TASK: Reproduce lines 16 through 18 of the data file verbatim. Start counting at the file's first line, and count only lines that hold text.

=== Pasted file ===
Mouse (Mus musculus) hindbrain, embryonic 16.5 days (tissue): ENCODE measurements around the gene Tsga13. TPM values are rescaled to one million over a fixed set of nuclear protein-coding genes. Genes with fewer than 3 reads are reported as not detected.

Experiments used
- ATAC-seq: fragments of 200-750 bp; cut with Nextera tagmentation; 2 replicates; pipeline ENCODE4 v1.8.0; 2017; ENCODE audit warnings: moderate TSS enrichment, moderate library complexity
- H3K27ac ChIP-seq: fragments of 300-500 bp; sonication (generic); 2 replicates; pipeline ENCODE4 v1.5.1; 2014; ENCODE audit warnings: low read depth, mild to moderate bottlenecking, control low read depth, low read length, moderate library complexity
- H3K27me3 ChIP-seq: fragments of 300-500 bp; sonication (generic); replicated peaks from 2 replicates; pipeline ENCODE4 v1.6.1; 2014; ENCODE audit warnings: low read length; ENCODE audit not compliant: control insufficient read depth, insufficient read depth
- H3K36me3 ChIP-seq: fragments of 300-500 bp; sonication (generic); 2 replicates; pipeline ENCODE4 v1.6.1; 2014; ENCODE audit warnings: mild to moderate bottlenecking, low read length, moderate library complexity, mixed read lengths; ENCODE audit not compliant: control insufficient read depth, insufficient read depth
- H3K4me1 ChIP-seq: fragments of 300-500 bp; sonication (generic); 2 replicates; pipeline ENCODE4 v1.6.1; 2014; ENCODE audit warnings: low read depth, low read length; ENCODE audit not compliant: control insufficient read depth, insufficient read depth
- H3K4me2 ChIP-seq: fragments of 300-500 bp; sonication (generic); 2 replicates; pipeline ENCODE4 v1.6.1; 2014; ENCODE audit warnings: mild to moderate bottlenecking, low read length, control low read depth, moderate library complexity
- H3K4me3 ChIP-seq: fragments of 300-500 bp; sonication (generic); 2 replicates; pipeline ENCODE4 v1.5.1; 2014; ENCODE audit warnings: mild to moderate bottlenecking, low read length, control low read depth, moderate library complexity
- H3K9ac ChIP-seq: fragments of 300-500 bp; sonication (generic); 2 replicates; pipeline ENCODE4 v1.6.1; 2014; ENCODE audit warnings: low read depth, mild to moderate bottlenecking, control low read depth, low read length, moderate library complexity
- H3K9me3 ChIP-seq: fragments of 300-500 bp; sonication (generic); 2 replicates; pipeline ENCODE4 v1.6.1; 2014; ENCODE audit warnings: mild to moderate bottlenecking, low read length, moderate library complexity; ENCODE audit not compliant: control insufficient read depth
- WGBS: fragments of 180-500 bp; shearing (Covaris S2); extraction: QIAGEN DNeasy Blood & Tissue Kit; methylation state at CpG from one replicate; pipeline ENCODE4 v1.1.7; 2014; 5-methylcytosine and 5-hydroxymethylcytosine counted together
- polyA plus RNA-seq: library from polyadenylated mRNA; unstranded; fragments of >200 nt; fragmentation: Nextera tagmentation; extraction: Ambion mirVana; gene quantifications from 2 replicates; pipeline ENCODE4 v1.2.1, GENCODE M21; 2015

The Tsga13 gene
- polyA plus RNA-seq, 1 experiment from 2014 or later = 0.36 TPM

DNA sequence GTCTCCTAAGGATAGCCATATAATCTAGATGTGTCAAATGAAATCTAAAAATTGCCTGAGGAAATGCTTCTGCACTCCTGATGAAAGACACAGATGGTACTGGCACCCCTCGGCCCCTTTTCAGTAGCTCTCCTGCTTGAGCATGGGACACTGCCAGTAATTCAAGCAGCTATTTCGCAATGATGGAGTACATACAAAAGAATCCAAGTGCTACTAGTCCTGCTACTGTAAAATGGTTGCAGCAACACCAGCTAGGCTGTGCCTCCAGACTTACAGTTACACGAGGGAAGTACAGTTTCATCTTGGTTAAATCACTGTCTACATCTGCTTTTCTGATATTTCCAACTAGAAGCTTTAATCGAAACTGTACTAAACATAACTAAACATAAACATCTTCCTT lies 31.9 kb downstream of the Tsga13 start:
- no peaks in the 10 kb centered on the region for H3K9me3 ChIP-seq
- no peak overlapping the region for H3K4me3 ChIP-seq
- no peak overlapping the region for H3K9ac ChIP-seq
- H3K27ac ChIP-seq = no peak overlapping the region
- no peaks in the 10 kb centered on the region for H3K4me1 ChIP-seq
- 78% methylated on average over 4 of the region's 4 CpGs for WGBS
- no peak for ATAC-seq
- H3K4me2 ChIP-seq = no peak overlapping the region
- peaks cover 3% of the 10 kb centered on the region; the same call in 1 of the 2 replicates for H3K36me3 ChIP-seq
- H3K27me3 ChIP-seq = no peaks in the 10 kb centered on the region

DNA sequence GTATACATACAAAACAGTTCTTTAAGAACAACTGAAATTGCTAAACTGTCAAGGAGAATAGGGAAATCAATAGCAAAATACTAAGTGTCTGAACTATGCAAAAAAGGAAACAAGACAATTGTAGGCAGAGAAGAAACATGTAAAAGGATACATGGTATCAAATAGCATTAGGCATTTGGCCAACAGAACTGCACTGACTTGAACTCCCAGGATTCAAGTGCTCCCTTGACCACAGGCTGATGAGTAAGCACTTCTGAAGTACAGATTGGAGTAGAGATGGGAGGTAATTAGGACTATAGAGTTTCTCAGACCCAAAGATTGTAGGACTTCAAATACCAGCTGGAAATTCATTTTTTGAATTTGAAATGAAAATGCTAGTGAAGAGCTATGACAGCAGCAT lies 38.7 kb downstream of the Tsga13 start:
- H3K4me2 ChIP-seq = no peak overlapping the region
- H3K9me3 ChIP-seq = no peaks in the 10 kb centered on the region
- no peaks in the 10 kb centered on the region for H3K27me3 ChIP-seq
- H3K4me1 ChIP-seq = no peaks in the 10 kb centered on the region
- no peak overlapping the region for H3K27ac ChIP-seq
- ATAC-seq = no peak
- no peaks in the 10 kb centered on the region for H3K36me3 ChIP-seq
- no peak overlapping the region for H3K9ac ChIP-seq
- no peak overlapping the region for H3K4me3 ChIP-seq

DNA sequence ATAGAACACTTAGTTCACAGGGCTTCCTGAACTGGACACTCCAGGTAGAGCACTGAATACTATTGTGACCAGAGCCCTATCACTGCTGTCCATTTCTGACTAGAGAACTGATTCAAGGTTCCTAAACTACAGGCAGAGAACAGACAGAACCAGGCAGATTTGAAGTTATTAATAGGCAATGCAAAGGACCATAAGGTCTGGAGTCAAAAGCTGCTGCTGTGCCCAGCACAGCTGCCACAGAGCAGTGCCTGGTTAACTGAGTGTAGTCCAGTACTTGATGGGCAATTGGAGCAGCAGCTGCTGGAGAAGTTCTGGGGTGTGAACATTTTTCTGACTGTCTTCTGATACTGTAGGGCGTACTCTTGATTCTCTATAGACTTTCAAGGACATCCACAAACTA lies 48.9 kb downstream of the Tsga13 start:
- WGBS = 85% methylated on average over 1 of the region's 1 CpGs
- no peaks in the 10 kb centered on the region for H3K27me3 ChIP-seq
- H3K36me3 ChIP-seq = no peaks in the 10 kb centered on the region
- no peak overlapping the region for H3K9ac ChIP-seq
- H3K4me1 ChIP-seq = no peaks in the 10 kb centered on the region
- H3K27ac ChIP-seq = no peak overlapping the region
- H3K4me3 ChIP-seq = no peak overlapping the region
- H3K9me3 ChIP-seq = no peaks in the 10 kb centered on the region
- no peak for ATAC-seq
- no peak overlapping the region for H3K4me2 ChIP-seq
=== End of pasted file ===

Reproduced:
DNA sequence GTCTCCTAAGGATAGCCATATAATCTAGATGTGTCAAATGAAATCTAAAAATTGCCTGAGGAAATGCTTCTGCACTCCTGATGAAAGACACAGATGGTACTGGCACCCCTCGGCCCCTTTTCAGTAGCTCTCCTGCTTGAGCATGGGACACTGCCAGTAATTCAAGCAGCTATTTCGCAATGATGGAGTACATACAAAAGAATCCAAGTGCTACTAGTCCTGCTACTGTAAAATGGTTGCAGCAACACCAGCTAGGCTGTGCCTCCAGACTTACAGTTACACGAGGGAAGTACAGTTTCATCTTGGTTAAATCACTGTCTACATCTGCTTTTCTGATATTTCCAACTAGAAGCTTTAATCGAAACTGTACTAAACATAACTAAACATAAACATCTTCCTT lies 31.9 kb downstream of the Tsga13 start:
- no peaks in the 10 kb centered on the region for H3K9me3 ChIP-seq
- no peak overlapping the region for H3K4me3 ChIP-seq